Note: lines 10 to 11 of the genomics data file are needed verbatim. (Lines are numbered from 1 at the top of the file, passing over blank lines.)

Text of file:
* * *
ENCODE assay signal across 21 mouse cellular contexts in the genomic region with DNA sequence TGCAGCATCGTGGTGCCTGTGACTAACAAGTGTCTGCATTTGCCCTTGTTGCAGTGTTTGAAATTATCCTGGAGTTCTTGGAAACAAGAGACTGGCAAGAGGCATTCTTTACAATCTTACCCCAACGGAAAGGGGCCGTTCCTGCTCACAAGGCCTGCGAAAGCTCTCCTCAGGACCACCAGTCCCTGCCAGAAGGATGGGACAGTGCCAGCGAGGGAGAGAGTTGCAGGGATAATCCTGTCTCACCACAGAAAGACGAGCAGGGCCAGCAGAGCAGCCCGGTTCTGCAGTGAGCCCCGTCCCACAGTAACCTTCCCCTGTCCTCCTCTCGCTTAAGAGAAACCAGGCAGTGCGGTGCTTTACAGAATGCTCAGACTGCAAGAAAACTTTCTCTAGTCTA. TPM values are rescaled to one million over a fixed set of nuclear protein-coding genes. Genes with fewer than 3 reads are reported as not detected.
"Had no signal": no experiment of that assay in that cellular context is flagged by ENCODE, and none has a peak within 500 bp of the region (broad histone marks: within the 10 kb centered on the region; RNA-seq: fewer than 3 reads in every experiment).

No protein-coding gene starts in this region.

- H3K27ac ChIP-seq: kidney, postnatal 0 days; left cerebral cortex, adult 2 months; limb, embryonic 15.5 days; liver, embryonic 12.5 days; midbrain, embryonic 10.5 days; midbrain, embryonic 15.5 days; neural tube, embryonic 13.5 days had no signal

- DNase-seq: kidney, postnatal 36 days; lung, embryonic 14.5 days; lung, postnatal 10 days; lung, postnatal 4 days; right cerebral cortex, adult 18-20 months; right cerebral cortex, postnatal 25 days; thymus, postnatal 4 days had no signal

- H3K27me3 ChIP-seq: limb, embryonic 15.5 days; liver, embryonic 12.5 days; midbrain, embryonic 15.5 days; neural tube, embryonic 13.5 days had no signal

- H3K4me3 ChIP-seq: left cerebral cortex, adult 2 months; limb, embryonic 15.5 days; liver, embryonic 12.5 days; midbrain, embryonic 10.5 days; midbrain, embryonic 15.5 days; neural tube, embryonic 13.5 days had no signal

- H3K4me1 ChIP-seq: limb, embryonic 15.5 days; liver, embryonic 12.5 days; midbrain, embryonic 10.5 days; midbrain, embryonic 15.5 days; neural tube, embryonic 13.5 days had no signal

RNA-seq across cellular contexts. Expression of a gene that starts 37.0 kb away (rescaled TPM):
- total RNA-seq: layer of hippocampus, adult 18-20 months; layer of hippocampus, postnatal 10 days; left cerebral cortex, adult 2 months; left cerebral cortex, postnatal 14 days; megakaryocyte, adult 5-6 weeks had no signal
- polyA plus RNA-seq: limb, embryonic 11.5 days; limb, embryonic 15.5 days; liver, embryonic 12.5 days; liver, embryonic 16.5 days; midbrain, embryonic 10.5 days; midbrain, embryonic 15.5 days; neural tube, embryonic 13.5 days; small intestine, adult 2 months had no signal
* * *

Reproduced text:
- total RNA-seq: layer of hippocampus, adult 18-20 months; layer of hippocampus, postnatal 10 days; left cerebral cortex, adult 2 months; left cerebral cortex, postnatal 14 days; megakaryocyte, adult 5-6 weeks had no signal
- polyA plus RNA-seq: limb, embryonic 11.5 days; limb, embryonic 15.5 days; liver, embryonic 12.5 days; liver, embryonic 16.5 days; midbrain, embryonic 10.5 days; midbrain, embryonic 15.5 days; neural tube, embryonic 13.5 days; small intestine, adult 2 months had no signal